Getting up at the crack of dawn to board a bus is rarely something one would look forward to. But, on day two of my adventure in Denver for the Great American Beer Festival, I was more than willing to roust myself and make my way to the Falling Rock Tap House in downtown Denver. There I was met by a group of folks standing beside a bus emblazoned with the logo of Oskar Blues Brewery awaiting the beginning of the yearly adventure known as the “Oskar Blues Ordeal.”

On the Ordeal, guests are treated to visits to all four Oskar Blues locations and/or holdings in Colorado, each with its own distinct personality and attraction. The first stop was in Lyons, Colo., where Oskar Blues got its start. Then it was off to Longmont to the Hops and Heifers Farm followed by a visit to the Oskar Blues restaurant and, after lunch, the Thirsty Weasel taproom at the brewery.

The Ordeal has become wildly popular with Oskar Blues fans and sold out almost as soon as it was announced. So quickly were tickets snapped up that the brewery decided to add two additional tours this year. On the bus with us were local Coloradoans, visiting brewery staff, and other assorted guests.

At 8:00 a.m. the group filed onto the bus for the drive to Lyons an hour north of Denver.  Along the way we were treated to wonderful views of the Front Range of the Rocky Mountains, Boulder, and assorted other roadside attractions. Upon arrival at the Old Chub, Oskar Blues’ sandwich shop/café in Lyons, we were welcomed with a tub full of ice cold Oskar Blues canned beers and several trays of aluminum foil-wrapped breakfast burritos.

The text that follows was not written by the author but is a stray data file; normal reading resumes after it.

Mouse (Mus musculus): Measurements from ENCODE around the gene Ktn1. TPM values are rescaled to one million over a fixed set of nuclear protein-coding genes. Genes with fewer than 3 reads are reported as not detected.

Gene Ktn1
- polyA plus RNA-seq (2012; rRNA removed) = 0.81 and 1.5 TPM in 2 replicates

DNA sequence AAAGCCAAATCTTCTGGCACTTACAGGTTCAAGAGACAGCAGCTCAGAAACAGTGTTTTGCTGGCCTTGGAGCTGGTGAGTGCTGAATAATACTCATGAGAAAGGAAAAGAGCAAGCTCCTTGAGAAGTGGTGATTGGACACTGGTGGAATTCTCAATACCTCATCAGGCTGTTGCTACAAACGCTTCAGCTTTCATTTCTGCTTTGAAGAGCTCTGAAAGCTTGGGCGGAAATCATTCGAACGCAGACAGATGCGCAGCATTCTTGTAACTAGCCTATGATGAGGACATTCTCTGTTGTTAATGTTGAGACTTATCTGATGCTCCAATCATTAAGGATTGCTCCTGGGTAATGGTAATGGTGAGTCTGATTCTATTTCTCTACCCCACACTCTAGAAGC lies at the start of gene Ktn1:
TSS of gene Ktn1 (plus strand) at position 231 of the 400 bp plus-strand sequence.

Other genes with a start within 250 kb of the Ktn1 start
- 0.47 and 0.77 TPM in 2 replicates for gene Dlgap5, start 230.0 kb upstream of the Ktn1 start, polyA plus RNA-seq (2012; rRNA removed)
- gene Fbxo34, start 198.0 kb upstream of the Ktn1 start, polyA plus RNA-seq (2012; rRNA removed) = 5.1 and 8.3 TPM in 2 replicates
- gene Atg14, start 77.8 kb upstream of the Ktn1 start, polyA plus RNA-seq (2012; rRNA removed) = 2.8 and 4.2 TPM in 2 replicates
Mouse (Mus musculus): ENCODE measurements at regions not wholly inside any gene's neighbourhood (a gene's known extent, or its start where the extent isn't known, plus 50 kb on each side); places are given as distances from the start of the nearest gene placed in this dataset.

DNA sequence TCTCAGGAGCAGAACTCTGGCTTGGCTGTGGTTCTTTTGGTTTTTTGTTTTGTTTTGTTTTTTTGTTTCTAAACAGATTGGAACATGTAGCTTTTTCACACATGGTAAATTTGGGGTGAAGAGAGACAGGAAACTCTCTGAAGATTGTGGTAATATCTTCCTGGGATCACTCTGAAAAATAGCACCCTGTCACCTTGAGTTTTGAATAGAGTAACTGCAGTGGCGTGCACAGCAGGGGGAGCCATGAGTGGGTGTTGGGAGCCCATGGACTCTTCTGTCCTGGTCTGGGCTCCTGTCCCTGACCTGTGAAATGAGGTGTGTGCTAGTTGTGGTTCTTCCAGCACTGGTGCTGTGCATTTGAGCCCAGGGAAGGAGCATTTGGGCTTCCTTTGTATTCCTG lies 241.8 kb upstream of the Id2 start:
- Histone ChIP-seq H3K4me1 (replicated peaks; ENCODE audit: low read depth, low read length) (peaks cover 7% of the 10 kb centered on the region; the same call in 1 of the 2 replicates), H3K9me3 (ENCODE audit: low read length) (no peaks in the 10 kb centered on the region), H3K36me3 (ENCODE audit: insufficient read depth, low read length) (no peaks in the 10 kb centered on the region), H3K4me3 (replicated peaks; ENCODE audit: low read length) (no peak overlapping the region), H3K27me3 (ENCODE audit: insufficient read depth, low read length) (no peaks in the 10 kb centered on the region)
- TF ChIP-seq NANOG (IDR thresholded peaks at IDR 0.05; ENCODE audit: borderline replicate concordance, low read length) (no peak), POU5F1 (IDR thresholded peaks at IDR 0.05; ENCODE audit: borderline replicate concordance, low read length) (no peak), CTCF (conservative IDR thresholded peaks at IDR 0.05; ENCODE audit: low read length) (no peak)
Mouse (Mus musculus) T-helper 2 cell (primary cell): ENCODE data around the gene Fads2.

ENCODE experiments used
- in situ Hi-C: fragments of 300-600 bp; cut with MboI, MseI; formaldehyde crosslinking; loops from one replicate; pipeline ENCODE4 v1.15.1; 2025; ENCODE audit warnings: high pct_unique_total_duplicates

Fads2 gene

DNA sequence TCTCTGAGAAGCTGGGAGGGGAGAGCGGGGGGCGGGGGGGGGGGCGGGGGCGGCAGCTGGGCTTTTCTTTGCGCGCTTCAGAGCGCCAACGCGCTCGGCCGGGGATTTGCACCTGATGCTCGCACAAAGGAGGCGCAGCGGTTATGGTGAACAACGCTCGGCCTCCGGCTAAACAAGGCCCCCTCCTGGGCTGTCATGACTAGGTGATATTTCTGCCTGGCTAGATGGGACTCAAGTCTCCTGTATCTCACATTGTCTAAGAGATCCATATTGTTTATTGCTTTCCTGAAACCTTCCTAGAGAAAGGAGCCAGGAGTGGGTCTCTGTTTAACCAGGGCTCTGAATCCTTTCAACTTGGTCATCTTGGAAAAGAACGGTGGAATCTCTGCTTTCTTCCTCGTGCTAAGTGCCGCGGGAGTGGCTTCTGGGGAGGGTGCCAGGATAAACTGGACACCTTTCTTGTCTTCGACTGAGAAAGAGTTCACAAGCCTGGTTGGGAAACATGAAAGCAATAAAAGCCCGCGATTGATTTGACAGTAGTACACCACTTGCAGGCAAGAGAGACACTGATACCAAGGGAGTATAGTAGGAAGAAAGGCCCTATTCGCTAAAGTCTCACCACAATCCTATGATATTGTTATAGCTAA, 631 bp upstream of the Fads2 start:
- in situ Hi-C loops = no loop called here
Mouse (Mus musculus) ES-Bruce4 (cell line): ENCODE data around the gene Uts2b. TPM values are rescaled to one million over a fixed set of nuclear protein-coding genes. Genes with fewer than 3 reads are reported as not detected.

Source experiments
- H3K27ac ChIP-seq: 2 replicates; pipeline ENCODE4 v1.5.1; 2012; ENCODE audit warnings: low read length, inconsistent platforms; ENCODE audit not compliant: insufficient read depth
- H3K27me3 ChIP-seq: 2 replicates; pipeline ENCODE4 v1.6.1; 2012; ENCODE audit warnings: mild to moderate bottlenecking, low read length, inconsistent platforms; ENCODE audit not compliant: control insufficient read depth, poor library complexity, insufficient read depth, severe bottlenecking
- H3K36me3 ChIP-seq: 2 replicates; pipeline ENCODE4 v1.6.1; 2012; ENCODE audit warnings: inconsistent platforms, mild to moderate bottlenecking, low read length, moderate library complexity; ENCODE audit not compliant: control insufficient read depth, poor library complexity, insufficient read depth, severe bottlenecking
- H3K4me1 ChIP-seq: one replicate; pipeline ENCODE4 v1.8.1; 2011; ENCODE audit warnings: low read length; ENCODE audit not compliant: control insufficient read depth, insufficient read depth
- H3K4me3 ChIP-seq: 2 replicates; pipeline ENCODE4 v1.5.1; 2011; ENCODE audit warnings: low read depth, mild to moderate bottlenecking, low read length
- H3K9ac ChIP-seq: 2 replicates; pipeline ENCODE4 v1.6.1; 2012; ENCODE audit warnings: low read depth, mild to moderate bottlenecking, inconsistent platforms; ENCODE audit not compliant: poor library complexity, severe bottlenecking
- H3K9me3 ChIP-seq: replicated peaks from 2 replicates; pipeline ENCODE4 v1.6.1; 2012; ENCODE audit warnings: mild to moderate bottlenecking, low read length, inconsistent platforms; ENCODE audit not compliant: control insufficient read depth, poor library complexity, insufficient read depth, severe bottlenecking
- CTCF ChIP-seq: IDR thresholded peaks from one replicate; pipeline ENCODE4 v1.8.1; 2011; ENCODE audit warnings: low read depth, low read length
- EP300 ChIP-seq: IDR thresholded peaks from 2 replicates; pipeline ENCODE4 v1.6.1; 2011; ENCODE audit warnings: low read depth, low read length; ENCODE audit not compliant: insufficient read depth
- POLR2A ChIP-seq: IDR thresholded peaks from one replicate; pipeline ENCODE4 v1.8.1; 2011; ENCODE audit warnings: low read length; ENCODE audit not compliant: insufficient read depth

The group happily popped cans and munched the spicy, but very tasty burritos and milled around talking all things beer and mountains. The location had a certain funky swagger to it – sort of like a Subway sandwich shop but with more hippie appeal. Picnic benches were arranged outside so that the cool, crisp mountain air could be enjoyed while indulging in the grub provided by the thoughtful folks inside. And, with the sun shining and a wonderful view of the mountains directly up the main street, how could anyone resist sitting outside and simply enjoying the day.

As the group finished its breakfast, we were guided through the original Oskar Blues Grill & Brew restaurant. It turns out that Oskar Blues owner Dale Katechis originally set out to be a restaurateur, but quickly decided he wanted his own beer to serve. So, not long after the 1997 opening of his Lyons restaurant, Dale decided to start a side project and began brewing beer to serve along with his restaurant’s food in 1999.